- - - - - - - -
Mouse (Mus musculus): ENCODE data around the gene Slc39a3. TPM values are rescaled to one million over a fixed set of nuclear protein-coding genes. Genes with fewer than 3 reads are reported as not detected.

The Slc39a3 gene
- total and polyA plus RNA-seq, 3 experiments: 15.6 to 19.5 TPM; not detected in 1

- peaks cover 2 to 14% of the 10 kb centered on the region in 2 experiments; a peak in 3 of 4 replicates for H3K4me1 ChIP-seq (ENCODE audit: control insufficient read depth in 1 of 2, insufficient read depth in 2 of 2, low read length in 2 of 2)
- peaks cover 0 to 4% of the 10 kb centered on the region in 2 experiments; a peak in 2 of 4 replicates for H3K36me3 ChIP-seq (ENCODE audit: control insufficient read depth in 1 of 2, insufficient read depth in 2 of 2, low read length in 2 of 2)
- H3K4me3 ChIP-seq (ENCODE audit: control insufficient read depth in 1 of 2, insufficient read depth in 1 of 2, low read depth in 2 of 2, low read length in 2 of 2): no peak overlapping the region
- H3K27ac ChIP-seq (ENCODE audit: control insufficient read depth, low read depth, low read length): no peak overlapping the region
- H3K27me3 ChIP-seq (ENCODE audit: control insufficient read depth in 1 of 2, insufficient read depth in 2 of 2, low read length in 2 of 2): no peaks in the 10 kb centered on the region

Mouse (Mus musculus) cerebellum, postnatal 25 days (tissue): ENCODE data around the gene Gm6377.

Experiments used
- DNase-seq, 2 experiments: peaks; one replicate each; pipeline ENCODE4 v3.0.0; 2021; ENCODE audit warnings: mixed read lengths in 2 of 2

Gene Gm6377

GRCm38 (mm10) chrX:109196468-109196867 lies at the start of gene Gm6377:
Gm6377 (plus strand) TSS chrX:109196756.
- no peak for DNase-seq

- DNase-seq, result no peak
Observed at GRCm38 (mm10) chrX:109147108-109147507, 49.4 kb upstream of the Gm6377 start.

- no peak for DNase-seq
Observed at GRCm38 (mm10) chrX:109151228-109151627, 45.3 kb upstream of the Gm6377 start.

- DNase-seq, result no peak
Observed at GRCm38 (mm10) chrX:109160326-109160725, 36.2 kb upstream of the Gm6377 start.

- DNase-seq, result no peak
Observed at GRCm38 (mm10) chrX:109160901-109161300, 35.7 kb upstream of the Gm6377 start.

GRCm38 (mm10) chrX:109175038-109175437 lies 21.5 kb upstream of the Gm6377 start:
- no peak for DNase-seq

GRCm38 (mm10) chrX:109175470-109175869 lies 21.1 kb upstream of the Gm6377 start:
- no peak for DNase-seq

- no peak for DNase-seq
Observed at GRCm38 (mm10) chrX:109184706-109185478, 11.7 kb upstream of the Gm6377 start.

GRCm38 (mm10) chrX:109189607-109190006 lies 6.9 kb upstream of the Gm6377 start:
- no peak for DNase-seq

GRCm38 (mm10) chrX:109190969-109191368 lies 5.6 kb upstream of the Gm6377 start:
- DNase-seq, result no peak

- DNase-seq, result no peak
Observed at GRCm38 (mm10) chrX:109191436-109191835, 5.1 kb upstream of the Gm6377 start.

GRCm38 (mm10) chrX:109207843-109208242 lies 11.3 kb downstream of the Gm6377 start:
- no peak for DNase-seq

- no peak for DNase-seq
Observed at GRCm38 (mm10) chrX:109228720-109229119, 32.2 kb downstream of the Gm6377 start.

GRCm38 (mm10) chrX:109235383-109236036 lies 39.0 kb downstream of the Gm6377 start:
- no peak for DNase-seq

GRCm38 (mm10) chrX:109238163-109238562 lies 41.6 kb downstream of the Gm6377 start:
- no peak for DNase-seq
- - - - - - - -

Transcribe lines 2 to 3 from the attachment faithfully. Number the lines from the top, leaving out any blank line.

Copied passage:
The Slc39a3 gene
- total and polyA plus RNA-seq, 3 experiments: 15.6 to 19.5 TPM; not detected in 1